*(News coverage will most likely not cover the speech adequately, since I thought it focused heavily on judicial independence, respectful disagreement, and protection for minority group civil liberties ... but was apparently all about gay marriage.  Yay news media.)  (And there was an unpleasant reference to the long-ago lampooned Equal Rights Amendment, but I'm good at mentally editing out things I dislike.  It really helps me get by in life.)  (Still, it's interesting, you should read it.)  (Don't you like how waffly I can be on Saturday mornings?)

You may leave the runway

(I wrote this post while I was waiting to find out if I failed or passed the Utah Bar.  I considered posting it before I found out the results, but it felt too much like tempting fate.  Also, I would never post on this blog ever again if I reminded you all that I had taken the bar, and then had to to admit I failed.)

Waiting to find out if you passed the bar is like being on Project Runway.  The other contestants (ie, everyone else in your life) have already found out that their scores have qualified them to move on to the next round.  Now you have to stand there, awkwardly, wondering if you're the genius who created a couture ballgown out of ten billion paperclips or the mouth breather who forced her model to go down the runway with Scotch tape covering her naughty bits.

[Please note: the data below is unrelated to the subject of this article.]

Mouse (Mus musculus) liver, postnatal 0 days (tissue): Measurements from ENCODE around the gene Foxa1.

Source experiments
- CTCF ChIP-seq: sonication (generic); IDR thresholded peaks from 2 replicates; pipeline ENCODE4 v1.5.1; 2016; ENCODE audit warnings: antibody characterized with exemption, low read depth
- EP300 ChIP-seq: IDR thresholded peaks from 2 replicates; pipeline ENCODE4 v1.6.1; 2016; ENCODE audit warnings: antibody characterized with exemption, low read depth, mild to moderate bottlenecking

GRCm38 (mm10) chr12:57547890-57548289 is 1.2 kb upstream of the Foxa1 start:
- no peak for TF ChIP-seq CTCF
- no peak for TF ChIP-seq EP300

Candy ropes and breath mints?  Or corn husks?

(Well, I don't know about any of that, but I did pass.  :))

Saturday, September 11, 2010

Martha Stewart I am not

I love having fresh flowers.  I know it's a waste of money, and I know they won't last, but seriously - nothing peps up a room like real flowers.  (And seriously - what kills a room more than dusty silk flowers?  Blech.)

Today my grocery store was having a sale on bouquets, so I grabbed a couple, justifying the cost with, "Hey, I'm throwing a dinner party - I need flowers, damnit."  (Anti-logic: Rationalizing additional purchases since 1984.)

And then I got home, and realized my only vase is teeny-tiny, so my awesome flowers had to be wedged between the fridge and my cupboards.

Oh well.  Now my kitchen is extra cute from just one angle, which is still better than no angles.  (Sweet, sweet anti-logic.)  

Friday, September 10, 2010

The U

Let's get something clear right now: the University of Utah is the U.

Now, I don't expect people outside of Utah to automatically know what I mean when I say I attended the U.  Lots of places have abbreviations that outsiders don't get.  For example, it took me forever to realize that "Texas" is the University of Texas at Austin, not Texas Tech or Texas A&M.  So in general, I specify "The University of Utah" and try to avoid referring to my alma mater (times 2) solely as "the U."  I already attended a badass university and law school -- I have to attempt humility somewhere.

But it is infuriating to run into people who attended the University of Miami, who all insist that THEY, not I, attended "The U."  And yeah.  That happens.